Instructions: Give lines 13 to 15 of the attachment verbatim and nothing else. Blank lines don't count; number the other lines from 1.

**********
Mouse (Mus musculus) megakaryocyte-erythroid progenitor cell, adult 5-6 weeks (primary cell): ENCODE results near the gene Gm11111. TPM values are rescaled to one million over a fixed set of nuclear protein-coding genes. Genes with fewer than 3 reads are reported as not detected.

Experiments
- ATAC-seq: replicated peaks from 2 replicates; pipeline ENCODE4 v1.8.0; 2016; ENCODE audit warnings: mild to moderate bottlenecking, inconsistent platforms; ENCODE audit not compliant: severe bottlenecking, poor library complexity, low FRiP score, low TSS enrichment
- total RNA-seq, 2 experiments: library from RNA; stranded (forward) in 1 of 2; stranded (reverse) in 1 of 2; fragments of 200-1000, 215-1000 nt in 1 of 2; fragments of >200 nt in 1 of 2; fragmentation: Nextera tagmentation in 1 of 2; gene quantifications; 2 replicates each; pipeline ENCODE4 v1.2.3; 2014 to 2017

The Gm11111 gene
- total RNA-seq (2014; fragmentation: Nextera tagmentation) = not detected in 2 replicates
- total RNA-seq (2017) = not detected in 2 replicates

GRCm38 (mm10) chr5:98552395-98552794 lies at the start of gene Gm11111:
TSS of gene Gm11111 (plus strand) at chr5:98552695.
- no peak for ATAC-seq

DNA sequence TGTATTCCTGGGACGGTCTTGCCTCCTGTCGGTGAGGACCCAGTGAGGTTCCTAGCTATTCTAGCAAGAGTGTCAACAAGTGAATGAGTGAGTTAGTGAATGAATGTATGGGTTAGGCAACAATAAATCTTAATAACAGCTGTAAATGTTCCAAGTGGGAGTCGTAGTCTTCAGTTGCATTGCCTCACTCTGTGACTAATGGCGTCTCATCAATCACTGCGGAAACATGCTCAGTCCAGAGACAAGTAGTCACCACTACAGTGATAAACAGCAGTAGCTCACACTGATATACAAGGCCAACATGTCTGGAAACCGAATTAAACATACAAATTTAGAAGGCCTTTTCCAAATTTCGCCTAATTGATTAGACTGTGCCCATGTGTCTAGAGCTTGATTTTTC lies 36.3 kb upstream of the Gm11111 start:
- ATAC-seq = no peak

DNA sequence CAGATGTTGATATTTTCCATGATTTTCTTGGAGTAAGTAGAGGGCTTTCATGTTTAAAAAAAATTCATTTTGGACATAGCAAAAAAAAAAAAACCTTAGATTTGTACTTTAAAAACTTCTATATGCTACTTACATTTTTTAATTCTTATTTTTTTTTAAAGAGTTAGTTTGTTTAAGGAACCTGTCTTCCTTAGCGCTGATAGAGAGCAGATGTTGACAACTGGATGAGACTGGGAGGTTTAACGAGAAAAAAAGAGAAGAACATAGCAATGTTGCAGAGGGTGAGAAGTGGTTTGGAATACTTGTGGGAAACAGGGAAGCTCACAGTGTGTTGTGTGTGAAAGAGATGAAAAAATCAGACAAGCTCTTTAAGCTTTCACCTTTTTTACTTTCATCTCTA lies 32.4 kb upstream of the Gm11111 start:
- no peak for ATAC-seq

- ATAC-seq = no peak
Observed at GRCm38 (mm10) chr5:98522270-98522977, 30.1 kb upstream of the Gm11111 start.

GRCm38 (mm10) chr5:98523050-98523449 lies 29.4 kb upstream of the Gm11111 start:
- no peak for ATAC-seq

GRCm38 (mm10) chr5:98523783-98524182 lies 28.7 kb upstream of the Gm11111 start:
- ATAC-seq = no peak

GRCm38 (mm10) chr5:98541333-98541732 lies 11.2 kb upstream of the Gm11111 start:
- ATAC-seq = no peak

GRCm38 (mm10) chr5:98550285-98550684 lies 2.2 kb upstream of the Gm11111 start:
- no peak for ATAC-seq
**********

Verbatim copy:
DNA sequence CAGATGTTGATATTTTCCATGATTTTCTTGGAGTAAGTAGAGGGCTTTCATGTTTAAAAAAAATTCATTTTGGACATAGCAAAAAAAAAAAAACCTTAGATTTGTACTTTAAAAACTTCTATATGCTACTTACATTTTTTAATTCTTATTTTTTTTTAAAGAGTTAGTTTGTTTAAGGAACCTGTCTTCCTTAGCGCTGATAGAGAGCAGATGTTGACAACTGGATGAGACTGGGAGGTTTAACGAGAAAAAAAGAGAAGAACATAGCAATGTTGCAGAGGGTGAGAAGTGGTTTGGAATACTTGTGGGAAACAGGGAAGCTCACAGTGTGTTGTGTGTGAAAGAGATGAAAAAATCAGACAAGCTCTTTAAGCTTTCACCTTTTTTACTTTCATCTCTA lies 32.4 kb upstream of the Gm11111 start:
- no peak for ATAC-seq

- ATAC-seq = no peak